This past Sunday was our last in the Jonesboro ward. We’re moving to Illinois on Saturday, and while we’ll have a chance to say goodbye at greater length to some of our closer friends over the next few days (to say nothing of when the elder’s quorum shows up to help pack the truck!), for the most part our partings on Sunday were final. (At least in the short term, that is; in the long term, who knows? We may well find ourselves visiting or even living in Jonesboro again someday, a prospect which I wouldn’t mind one bit.)
It was Fast Sunday–and yet, despite that, the ward threw a small reception for us afterward. There was cheesecake and brownies, and a few tears. I went around, somewhat misty-eyed, handing out copies of our new address in Macomb, and telling everyone to look us up when or if they visit Nauvoo (we’re only about an hour away–and we have a couch-bed!). Some sisters came up to Melissa crying, thanking her for being a friend, for the book group she’d help organize, for her work in the Primary. I joked around with one of the boys from my Primary class. It was a sad, but good, end to our Sundays with this ward of fine people.
During fast and testimony meeting earlier, a memory had come back to me–a memory of flipping through an old mission journal of mine, now long since gone. In one entry, I had been seized with the desire to list all the missionaries I admired or who had taught or influenced me in ways I was grateful for. The page was filled with names, elders and sisters I barely remembered. When I’d gone back and read this entry, long after I’d come home, I’d been struck by the strangeness of the endeavor: how could I have felt gratitude for all these people I’d hardly known, never served with, crossed paths with so briefly? Thinking about this while sitting in our pew, so many years later (and hopefully a little wiser as well), it suddenly came to me that it really didn’t matter how little I’d known those people, or how much about them had been and would always be unknown to me. I’d seem them act kindly (a handshake here, a smile there); seen them serve (keeping kids quiet at a baptismal service, helping another elder look for lost mail); heard them testify of good times and joke their way through bad times. There were a few missionaries–too few–that I really came to know and trust and love; but that didn’t make rest into mere ciphers. They were, I could see now, part of the pattern, the mosaic, the fabric which we’ve elected to allow God to weave us into. Of course they’d taught me: they were there, doing their jobs, doing their best, struggling just like me. They made up a world which had allowed me, for 22 short and difficult months, to be part of something so much larger and so much better than I was on my own. How could I not to grateful for that privilege, that honor, that fate?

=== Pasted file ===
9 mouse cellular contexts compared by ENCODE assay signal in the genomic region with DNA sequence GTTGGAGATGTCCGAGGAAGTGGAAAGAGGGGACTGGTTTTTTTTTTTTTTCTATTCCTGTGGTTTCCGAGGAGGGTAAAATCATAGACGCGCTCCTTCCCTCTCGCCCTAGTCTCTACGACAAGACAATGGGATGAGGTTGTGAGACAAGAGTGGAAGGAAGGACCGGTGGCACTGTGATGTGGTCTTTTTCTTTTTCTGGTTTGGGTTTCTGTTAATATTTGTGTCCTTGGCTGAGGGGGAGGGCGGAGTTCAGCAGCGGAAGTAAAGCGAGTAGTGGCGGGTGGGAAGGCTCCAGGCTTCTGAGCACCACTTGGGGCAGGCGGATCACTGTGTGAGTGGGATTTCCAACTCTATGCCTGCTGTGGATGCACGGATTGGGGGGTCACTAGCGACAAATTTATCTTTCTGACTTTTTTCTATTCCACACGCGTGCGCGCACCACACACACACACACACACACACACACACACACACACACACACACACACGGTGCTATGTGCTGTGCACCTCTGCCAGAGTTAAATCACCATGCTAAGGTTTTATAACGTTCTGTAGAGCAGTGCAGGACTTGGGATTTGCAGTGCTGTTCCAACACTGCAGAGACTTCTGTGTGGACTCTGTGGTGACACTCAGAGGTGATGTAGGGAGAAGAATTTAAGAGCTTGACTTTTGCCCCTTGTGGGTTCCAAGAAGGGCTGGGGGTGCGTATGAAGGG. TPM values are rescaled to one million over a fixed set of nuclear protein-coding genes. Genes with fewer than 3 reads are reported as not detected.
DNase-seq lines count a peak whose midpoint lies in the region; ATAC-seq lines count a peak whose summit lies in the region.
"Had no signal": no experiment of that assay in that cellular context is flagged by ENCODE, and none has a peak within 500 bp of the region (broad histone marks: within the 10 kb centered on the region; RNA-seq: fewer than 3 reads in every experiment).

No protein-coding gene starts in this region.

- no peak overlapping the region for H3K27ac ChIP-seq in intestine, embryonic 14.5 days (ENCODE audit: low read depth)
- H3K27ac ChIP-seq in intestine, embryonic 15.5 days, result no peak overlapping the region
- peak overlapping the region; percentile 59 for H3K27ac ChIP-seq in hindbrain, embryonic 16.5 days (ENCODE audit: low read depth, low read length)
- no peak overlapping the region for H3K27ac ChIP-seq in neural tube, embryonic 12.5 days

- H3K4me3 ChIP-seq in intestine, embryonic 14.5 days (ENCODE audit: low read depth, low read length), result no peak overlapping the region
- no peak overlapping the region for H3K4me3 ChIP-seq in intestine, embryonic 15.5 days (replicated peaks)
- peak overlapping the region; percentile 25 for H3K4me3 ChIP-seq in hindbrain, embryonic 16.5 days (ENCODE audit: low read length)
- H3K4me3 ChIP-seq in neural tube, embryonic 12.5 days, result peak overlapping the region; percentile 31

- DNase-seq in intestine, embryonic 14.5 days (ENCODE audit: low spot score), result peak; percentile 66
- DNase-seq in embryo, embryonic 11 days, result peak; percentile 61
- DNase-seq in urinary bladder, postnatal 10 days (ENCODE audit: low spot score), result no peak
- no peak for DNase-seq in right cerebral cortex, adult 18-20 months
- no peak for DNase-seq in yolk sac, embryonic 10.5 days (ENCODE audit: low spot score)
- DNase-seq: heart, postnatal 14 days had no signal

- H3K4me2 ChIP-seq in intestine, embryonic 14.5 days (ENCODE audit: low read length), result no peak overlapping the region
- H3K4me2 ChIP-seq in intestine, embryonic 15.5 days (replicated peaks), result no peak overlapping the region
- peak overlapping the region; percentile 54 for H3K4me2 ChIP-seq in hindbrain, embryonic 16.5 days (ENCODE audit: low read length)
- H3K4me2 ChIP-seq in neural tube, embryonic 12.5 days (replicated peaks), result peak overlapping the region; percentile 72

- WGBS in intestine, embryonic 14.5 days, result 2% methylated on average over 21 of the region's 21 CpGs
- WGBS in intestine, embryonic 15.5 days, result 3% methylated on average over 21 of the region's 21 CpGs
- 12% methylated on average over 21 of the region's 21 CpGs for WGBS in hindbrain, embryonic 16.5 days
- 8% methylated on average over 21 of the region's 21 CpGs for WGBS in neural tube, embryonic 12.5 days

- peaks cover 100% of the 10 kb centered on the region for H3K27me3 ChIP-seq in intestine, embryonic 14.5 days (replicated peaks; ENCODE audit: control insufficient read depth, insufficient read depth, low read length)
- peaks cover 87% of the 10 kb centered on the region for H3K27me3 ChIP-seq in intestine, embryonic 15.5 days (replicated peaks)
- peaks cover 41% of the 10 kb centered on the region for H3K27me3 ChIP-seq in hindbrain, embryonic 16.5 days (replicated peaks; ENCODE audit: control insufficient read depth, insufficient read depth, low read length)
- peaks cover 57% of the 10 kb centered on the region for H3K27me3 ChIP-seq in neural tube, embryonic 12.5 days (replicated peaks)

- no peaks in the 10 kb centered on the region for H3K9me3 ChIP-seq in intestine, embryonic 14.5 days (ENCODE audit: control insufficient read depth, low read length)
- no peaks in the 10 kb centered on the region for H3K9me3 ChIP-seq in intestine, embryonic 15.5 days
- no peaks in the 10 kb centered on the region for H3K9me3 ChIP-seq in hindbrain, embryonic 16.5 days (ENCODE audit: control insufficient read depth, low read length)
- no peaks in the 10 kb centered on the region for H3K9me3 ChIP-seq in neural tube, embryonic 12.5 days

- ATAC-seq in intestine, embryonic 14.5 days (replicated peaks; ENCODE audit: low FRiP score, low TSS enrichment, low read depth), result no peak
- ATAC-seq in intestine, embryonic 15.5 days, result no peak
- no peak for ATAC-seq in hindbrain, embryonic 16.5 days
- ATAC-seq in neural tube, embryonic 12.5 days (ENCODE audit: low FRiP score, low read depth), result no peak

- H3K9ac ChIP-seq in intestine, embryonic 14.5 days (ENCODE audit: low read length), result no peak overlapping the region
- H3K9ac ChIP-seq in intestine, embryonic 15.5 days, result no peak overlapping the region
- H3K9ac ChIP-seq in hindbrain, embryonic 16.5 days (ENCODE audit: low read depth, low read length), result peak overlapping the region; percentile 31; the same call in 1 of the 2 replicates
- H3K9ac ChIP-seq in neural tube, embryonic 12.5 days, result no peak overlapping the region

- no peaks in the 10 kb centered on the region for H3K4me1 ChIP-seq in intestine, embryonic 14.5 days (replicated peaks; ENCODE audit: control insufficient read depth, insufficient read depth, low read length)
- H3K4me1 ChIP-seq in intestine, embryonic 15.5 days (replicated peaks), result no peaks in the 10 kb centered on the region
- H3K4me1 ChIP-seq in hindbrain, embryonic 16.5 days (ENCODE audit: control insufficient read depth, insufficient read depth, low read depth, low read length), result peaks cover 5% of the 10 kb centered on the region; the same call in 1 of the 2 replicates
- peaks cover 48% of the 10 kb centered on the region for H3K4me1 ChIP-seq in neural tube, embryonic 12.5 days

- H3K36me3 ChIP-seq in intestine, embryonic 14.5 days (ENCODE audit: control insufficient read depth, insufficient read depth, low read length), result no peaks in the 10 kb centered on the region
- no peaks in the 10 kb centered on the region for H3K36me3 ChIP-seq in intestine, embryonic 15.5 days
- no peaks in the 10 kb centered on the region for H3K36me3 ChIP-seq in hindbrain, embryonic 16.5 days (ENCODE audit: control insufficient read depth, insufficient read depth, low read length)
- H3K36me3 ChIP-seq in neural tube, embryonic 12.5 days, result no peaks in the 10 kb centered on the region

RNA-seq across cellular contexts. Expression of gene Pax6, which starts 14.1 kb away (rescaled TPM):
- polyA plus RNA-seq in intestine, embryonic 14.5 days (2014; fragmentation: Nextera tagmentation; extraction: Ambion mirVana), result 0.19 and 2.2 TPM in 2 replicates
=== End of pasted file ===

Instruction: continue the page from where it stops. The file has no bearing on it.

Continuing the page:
So I went to the podium, and looked down on a few faces I know very well–men who had stood in the circle with me, and gripped my shoulder with care, when I’d confirmed my oldest daughter, and blessed my youngest; brothers and sisters that I’d worked with in elder’s quorum and Primary; and so forth. But there were many more faces that I don’t know well at all. A name, a handshake in the hallway, a helping hand with clean-up after church, a phone call with an assignment or favor: that’s it. Their trials, their choices, their plans and hopes and struggles, the names of their kids–all of it a mystery to me. And yet, also not a mystery. I may not know them, I may mourn the fact that after three years’ time I’m still so ignorant of so many of my fellow members of the Jonesboro Ward–yet they are not strangers; they are my fellow citizens. They are the body of Christ, and members in particular. Without them being there, without all of us being there, as we all have been called to be, there would be no knowing just what it is we are a part of. And so I thanked them for that, from the bottom of my heart. And I pray that God has used me so that perhaps someone else in that congregation has been blessed to see the pattern that their covenants have made them a part of as well–though if so, I’ll probably never know one way or another.
A while ago, I asked whether the meetings which we put ourselves through in the church really even matter….and answered that, compared to the ordinance of the sacrament, no, they probably don’t. Let me amend that. No, it does not matter much, I think, if our meetings accomplish all they are supposed to, efficiently, on time, in the best possible and most excellent way. Such accomplishments are not the ends to which this church has been designed. But they do matter if only as an excuse to get us together, in one place, at one time: to give all of us each other, fellow members, in whose faces we may briefly glimpse a higher, binding Countenance. I saw it often in Jonesboro, in the Caldwells, the Terrells, the Calvins, the Roses: these people who befriended us and home-taught us and helped us and laughed with us. But I saw it a lot of other faces too. No doubt, if I keep my heart open and my eyes awake, I will see it in our new ward in Macomb as well. And someday, we are promised, when we no longer see through a glass darkly, the distance between Jonesboro and Macomb (and everywhere else) will melt away, and every connection in all of their variety will be seen and known. But in the meantime, that promise doesn’t make it any less of a sad thing to leave our home here in Jonesboro, this place where we were privileged to see just how much a part we were of something so large, and so loving, for so long (but not nearly long enough).
(More thoughts on leaving Jonesboro and the South, in a more secular vein, here.)